In applying TILA and its implementing regulations, we "require absolute compliance by creditors," Hauk v. JP Morgan Chase Bank USA, 552 F.3d 1114, 1118 (9th Cir. 2009), and "[e]ven technical or minor violations of the TILA impose liability on the creditor," Jackson v. Grant, 890 F.2d 118, 120 (9th Cir. 1989).

B.

In her only unwaived TILA claim, Rubio contends that the Schumer Box in Capital One's solicitation misleadingly disclosed the APRs that could be charged under the Cardholder Agreement. According to Rubio, by describing the APR as "fixed" at 6.99% and listing only three conditions under which the APR could be changed, the Schumer Box misled her into believing that 6.99% rate could increase only if one of the three specified events occurred. In doing so, Rubio argues, Capital One's disclosure did not accurately reflect the terms of the Cardholder Agreement, which reserved the right to change the 6.99% rate for any reason at all.

1.

Capital One first argues that its disclosure was literally true, because the 6.99% rate could change under any of the three events in the paragraph linked by asterisk to the Schumer Box. It relies on our decision in Hauk, which it interprets to reject the notion "that TILA prohibits 'not only literal falsities, but also misleading statements.' " 552 F.3d at 1121 (quoting Rossman v. Fleet Bank (R.I.) N.A., 280 F.3d 384, 391 (3d Cir. 2002)). We disagree with this reading of Hauk.

By parting ways from the "Third Circuit's expansive reading of Regulation Z," id., Hauk did not condone misleading disclosures. It simply rejected the argument that TILA liability could be based on disclosures that were misleading about anything at all - what it called " 'misleading' in the abstract." Id. It did not hold that a creditor was allowed to mislead consumers about information that TILA specifically requires be disclosed. Hauk held that a creditor does not violate TILA merely by offering a promotional APR to a consumer who the creditor knows is ineligible for the promotional APR, as long as the conditions for imposing the higher nonpromotional APR are properly disclosed. An undeclared intent to impose the higher APR is not included in the information TILA and Regulation Z require to be disclosed. See id. at 1120-22.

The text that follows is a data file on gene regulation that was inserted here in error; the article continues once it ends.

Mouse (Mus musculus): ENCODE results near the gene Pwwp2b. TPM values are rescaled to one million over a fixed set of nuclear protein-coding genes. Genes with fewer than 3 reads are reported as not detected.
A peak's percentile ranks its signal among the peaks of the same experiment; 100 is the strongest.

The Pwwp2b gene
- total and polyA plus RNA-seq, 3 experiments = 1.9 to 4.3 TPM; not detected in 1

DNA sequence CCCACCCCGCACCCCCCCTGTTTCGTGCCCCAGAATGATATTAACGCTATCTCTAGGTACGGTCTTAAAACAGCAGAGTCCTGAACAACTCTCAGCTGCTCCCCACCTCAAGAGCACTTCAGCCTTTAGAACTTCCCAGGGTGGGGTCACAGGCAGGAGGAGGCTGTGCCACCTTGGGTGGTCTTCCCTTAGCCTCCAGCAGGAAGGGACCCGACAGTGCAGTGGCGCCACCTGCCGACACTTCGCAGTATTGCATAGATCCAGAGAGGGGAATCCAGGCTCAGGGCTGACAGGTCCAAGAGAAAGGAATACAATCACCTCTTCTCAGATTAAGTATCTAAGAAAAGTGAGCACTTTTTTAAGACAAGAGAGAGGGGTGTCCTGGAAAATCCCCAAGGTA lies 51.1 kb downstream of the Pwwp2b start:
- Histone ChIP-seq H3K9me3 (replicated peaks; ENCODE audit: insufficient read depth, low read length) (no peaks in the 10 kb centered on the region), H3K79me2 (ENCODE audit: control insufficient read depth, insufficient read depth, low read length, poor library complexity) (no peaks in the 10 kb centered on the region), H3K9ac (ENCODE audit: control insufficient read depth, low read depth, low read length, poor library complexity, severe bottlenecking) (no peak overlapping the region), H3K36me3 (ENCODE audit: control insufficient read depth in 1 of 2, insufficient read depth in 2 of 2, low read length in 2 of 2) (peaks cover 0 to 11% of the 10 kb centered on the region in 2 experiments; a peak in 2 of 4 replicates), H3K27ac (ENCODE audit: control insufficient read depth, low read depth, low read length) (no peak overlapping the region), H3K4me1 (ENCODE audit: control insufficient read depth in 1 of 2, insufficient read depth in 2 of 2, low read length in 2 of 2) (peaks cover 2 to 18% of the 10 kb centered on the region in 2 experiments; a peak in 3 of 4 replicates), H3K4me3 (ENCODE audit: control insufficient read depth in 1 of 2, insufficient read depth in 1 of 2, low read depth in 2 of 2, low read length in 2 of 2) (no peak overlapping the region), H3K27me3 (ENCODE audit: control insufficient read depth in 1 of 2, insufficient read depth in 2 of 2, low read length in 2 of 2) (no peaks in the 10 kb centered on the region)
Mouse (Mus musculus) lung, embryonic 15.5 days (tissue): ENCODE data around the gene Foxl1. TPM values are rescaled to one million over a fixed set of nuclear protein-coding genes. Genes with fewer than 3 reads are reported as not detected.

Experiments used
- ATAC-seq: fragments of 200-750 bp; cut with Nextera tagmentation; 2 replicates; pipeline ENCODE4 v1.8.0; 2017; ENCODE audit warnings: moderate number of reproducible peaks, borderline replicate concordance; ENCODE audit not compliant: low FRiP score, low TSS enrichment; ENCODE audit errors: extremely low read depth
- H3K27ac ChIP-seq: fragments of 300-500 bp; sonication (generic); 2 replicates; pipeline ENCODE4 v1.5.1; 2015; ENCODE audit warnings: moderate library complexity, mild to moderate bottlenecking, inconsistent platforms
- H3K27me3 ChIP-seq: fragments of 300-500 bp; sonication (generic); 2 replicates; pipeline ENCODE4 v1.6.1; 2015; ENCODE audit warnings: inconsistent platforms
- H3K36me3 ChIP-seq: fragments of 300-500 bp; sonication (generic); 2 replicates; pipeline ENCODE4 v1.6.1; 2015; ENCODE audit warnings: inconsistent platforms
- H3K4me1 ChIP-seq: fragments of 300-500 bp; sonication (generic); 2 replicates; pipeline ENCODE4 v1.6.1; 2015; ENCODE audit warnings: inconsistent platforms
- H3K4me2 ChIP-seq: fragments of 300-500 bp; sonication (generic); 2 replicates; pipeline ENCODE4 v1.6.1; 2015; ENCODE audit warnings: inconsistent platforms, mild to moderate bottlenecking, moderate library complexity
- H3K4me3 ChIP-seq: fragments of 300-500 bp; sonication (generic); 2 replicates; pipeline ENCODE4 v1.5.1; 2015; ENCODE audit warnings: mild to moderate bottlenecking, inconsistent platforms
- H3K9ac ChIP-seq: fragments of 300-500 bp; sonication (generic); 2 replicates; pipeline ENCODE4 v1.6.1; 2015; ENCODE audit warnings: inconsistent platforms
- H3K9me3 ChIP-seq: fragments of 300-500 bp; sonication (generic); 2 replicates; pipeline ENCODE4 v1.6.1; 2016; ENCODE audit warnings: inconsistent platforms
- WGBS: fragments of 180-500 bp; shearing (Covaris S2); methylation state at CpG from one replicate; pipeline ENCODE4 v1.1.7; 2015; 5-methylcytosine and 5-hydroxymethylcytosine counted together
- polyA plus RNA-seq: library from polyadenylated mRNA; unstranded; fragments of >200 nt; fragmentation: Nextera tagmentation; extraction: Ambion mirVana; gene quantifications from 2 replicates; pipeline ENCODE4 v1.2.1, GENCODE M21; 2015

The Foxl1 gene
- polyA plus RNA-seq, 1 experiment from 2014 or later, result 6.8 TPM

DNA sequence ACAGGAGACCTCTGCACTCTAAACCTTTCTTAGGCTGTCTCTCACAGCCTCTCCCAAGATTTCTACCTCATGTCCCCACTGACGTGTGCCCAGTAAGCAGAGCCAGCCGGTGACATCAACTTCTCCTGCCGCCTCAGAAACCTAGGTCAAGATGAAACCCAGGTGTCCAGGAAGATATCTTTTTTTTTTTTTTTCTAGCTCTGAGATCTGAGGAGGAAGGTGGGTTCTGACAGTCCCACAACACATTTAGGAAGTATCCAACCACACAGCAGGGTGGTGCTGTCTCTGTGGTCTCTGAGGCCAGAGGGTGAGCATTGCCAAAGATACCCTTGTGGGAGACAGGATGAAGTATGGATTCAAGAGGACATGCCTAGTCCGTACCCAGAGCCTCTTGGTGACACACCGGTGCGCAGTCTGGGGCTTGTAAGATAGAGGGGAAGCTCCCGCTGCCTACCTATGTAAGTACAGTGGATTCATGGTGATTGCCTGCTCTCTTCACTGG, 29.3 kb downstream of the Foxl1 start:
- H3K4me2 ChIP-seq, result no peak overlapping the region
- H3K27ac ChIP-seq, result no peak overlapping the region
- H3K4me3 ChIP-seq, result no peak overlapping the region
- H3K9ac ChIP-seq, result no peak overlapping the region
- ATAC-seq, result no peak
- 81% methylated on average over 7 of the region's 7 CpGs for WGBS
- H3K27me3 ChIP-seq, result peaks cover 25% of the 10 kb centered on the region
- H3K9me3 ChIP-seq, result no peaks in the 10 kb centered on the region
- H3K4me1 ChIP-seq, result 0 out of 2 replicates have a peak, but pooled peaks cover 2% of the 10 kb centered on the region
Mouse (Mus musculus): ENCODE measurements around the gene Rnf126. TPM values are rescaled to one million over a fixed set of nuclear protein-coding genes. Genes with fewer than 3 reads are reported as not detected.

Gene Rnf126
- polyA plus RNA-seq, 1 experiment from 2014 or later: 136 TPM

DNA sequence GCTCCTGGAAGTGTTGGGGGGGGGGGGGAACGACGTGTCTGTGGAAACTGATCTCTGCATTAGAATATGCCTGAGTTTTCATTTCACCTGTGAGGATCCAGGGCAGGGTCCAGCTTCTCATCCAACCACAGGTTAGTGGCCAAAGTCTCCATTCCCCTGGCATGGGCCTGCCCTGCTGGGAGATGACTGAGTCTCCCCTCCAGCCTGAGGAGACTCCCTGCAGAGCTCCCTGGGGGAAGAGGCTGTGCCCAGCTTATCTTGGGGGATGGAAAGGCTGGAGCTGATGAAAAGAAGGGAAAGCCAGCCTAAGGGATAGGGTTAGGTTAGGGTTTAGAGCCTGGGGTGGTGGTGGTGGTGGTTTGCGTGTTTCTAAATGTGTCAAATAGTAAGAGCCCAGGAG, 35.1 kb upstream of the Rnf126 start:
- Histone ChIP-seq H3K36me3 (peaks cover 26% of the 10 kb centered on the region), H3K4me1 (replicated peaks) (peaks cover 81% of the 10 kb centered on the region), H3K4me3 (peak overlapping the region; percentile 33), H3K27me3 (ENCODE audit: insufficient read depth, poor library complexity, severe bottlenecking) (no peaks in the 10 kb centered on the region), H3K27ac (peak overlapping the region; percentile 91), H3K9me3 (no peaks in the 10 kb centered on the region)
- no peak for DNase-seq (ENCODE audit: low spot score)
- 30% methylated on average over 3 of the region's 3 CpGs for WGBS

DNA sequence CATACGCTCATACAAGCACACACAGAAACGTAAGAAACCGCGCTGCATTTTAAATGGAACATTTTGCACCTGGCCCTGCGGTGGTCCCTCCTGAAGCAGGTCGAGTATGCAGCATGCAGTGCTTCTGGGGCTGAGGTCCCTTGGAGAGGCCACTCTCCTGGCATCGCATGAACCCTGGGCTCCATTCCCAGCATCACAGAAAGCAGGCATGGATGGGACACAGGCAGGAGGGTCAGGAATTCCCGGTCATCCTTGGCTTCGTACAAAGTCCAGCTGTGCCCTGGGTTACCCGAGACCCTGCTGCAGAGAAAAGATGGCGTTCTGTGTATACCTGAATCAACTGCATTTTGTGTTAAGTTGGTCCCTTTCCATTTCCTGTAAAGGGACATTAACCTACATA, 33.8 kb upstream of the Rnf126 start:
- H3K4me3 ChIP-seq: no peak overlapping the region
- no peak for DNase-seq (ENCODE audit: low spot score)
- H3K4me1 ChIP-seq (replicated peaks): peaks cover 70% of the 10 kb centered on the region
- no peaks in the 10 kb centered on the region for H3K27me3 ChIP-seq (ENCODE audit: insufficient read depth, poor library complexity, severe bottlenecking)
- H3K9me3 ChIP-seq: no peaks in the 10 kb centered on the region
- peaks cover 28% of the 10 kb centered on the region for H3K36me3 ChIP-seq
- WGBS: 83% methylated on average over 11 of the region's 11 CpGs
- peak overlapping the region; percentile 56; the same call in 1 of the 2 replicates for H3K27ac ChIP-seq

[3] By contrast, TILA and Regulation Z do require a Schumer Box to disclose credit card APRs. 15 U.S.C. § 1637(c)(1)(A)(i)(I); 12 C.F.R. § 226.5a(b)(1). This disclosure must be clear and conspicuous, 15 U.S.C. § 1632(a); 12 C.F.R. § 226.5(a)(1), which, for purposes of credit card solicitations, is defined in the official staff commentary to Regulation Z as "in a reasonably understandable form and readily noticeable to the consumer." 12 C.F.R. pt. 226 supp. I, para. 5a(a)(2), cmt. 1; see also Barrer v. Chase Bank USA, N.A., 566 F.3d 883, 887 & n.4 (9th Cir. 2009) (noting that the official staff commentary is owed deference). Thus, Regulation Z prohibits a Schumer Box from making "misleading" APR disclosures, where "misleading" means a disclosure that a reasonable consumer will either not ...